Imagine a white-coated chemist mixing chemicals in a sterile flask in a sterile lab where heat, light, acidity, temperature, etc., are all under her total control. Now imagine her trying to pursue similar reactions in a living cell where nature dictates the environment. Classically, it would have been impossible, especially without harming the cell. But over the course of more than a decade, Bertozzi’s lab found better and better ways to do just that—by developing very fast, very selective and very nontoxic reagents that react with each other—and only each other—amid the distractions of a living system.
Bertozzi developed the approach, originally, out of frustrations with the difficulties of studying glycans. In the late ’90s, no imaging technology was available to see the sugars in vivo, as was possible with proteins or nucleic acids, an obstacle that was preventing Bertozzi from pursuing ideas like using changes in the glycans as diagnostics for diseases.
And so Bertozzi devised an elegant solution born of an uncommon expertise in both chemistry and biology. She duped cells into digesting an unnatural sugar so similar to the real thing, the cells unquestioningly added it into their glycan coats. This unnatural sugar was utterly inert to its new surroundings, but it was extremely reactive with another chemical it was then exposed to. And this second chemical came carrying fluorescent probes that would glow to reveal their new homes. It was like a benign Trojan Horse. The cells welcomed in gifts of sugar and gave them pride of place in their glycan coats, and the sugars turned around and provided a landing pad for tools that allowed Bertozzi and colleagues to see and manipulate the cell’s glycans. The cells hadn’t been harmed or significantly affected, but their sugary canopies had been exposed.
“Think of it as finding needles in a haystack,” says Thomas Cech, a biochemistry professor and Nobelist at the University of Colorado who helped select Bertozzi as an investigator for the Howard Hughes Medical Institute in 2000. “With Carolyn’s chemistry, every needle now glows in the dark.”
Bertozzi and her students and postdocs painstakingly honed the process for years, leading to a moment in 2008 when they released a paper showing the glycans of an embryonic zebrafish lit up like a Christmas tree, the first time the glycome of a living organism had been imaged. It was, in the words of chemist M.G. Finn, like a “global positioning system” for tracking sugars through organisms.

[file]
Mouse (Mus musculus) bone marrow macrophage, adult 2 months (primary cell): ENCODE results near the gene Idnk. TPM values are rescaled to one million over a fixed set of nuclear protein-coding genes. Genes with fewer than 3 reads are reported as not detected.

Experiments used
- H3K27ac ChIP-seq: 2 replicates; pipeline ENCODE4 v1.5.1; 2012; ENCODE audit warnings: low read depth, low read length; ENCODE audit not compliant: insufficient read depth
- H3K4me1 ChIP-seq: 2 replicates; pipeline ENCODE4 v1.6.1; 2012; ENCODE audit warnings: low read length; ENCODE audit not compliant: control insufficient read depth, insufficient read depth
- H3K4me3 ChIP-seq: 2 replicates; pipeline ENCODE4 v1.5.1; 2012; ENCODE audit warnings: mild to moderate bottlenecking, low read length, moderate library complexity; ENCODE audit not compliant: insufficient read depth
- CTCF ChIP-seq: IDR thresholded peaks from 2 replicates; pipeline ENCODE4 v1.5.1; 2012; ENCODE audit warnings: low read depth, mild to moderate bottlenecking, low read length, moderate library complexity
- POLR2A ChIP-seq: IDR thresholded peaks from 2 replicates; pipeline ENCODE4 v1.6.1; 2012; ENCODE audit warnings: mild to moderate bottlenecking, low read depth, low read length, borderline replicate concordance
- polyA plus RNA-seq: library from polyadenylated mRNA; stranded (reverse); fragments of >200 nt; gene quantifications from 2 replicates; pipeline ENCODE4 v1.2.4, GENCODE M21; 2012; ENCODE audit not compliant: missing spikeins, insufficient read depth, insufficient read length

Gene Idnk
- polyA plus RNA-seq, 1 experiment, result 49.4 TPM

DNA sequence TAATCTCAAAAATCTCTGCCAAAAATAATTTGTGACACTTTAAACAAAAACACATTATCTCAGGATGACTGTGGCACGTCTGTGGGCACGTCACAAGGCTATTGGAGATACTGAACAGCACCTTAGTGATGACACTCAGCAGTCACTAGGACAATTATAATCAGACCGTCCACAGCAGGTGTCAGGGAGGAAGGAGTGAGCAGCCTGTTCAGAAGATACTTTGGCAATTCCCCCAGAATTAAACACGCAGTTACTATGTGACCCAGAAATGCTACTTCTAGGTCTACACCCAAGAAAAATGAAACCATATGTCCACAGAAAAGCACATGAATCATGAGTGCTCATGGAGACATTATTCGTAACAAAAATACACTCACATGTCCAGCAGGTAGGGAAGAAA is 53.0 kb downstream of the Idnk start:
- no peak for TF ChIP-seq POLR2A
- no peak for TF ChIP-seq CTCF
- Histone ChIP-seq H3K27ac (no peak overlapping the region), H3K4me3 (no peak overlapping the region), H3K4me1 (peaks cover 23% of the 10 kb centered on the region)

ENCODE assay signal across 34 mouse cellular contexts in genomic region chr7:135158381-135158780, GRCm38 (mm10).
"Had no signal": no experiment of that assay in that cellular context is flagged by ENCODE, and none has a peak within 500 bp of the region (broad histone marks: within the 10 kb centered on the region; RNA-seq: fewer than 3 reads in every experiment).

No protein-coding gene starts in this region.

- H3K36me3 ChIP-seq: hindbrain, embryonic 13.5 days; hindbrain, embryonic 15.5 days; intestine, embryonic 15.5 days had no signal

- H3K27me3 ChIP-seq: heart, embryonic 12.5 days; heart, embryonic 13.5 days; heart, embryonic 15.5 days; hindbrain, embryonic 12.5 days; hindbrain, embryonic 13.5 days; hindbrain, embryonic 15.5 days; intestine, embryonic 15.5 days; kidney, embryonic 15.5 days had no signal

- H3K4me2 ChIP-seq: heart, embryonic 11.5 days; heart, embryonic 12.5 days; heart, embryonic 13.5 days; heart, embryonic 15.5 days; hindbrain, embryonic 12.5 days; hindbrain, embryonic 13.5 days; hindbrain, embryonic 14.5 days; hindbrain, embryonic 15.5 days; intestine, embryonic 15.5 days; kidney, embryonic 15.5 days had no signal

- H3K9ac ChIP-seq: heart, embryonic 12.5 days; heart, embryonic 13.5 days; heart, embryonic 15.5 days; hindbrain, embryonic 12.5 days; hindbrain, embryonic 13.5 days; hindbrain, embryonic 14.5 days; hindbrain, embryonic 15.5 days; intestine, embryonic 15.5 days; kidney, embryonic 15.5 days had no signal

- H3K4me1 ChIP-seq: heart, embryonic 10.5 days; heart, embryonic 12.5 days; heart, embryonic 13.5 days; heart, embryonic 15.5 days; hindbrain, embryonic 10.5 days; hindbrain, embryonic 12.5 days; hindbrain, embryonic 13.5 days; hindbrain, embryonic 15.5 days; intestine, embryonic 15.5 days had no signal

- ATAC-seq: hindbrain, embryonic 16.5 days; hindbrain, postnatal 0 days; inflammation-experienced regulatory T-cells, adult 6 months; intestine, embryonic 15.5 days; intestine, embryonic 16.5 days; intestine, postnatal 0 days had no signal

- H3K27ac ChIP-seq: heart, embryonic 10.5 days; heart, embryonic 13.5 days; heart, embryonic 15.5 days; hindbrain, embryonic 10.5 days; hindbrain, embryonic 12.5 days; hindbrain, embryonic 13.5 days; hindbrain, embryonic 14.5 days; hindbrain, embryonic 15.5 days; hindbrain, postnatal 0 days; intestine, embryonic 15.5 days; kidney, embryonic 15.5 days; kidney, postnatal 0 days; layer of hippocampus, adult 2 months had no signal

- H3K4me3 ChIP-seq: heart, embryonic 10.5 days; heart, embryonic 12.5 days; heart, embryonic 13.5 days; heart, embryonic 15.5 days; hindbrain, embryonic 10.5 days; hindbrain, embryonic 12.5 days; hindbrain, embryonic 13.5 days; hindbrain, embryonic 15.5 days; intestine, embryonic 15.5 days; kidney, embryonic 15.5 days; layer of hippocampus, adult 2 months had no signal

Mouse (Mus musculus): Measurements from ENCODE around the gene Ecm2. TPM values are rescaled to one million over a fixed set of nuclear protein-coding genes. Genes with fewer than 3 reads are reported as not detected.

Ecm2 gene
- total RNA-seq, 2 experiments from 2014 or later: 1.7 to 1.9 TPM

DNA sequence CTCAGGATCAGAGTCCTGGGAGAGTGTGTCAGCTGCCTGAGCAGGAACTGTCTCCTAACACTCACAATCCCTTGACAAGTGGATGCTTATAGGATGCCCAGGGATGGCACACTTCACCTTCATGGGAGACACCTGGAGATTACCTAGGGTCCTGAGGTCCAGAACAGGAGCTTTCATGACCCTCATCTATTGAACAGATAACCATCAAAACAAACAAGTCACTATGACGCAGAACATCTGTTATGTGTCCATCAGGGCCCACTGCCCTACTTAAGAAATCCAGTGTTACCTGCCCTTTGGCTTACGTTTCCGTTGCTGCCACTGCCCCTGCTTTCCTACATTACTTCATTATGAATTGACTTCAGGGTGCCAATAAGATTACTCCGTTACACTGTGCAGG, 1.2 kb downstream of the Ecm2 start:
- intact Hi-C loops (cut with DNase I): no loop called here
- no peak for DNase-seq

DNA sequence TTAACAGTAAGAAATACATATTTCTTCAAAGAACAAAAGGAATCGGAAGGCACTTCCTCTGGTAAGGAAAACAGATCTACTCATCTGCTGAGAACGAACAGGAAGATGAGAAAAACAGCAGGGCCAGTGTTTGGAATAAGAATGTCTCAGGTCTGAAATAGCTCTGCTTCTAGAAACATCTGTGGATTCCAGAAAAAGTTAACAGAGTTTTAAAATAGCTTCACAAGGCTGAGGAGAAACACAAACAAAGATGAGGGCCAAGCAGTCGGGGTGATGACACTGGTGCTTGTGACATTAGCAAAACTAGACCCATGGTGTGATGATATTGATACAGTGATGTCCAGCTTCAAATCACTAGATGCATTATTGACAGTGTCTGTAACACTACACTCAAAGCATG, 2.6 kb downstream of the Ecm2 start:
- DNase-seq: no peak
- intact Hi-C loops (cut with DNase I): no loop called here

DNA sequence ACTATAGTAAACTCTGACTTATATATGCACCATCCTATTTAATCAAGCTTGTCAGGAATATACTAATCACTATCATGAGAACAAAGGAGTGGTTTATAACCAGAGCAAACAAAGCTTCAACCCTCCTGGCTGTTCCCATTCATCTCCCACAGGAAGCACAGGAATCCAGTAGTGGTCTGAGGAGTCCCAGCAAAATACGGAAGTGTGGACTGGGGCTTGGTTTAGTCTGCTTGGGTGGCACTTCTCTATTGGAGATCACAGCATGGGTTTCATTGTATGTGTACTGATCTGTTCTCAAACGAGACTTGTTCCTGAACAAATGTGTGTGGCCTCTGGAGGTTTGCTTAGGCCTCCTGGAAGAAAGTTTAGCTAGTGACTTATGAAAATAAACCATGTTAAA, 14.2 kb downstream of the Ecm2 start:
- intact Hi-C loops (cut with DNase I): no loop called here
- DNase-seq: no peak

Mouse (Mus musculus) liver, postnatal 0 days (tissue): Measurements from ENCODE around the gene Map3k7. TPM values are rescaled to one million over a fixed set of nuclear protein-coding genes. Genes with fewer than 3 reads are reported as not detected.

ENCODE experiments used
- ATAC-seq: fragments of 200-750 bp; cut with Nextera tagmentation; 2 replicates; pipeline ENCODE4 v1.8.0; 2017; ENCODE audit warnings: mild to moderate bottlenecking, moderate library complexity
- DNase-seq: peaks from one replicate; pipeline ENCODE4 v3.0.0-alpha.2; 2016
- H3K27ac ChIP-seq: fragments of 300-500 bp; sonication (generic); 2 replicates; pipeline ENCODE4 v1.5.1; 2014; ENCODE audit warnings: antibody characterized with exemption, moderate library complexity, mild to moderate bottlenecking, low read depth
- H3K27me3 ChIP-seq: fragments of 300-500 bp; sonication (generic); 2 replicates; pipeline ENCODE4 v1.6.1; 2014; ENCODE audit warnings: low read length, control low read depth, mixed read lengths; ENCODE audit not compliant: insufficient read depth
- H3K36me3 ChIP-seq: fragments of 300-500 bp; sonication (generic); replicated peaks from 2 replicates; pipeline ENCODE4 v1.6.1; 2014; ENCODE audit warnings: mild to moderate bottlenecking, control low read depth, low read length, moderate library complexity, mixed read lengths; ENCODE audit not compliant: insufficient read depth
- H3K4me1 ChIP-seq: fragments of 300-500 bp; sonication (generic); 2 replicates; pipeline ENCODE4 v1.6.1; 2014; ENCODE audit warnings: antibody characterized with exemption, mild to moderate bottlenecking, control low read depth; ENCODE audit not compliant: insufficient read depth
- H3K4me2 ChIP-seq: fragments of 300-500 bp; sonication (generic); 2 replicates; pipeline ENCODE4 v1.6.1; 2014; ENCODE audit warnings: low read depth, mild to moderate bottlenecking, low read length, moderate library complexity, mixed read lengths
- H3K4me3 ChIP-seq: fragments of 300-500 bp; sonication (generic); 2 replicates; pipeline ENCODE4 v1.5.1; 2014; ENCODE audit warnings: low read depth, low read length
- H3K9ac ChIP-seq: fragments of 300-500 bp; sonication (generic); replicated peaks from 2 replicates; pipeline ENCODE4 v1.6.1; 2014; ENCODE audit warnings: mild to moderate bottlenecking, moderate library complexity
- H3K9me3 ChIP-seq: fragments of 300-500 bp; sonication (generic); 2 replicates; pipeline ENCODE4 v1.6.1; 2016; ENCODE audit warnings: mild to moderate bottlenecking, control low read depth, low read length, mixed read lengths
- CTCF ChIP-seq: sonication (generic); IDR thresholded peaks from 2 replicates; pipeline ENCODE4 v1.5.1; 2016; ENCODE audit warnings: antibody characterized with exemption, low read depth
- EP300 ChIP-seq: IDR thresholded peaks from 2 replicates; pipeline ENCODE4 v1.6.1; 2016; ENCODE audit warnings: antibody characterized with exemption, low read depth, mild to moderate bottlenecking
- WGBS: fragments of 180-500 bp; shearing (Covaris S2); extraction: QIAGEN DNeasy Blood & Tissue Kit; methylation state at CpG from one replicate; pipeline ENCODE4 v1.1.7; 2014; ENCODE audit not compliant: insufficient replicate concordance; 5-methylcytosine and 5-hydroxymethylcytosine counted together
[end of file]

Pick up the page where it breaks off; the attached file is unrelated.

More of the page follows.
The technique continues to open new windows into the glycan world. Last year, Ryan Flynn, PhD ’15, MD ’17, a postdoc in Bertozzi’s lab, used biorthogonal probes to reveal glycans dangling from ribbons of RNA on cell surfaces, upending accepted wisdom that glycans were rooted in either proteins or fats embedded in the cell. RNA, meanwhile, was supposed to exist only within a cell.
“It’s really a bombshell because the discovery suggests that there are biomolecular pathways in the cell that are completely unknown to us,” Bertozzi, the study’s senior author, said at the time. She also noted the magic of interdisciplinary collaboration: “Ryan is RNA, I’m glycans. We have completely different backgrounds.” The discovery may ultimately have implications for the treatment of autoimmune diseases.
Indeed, from the start, it was clear that bioorthogonal chemistry had broad applications. Bioorthogonal approaches have been used to observe and manipulate lipids, proteins and nucleic acids, and to stitch together antibody therapies with drug payloads, as well as to engineer and manipulate glycans with a precision previously associated with the molecular surgery of recombinant DNA. Most significantly, it has changed where chemistry is possible. “What Carolyn’s vision has done, she’s replaced the glass flask with a cell, with a zebrafish,” says Neal Devaraj, PhD ’07, a professor of chemistry and biochemistry at UC San Diego, who was earning his doctorate in electrical chemistry at Stanford when he saw Bertozzi speak on her zebrafish work, a “mind-blowing experience” that steered his career toward studying how nonliving matter such as simple organic molecules can assemble to form life. “That is a fundamental paradigm shift in the way we think about doing chemistry.”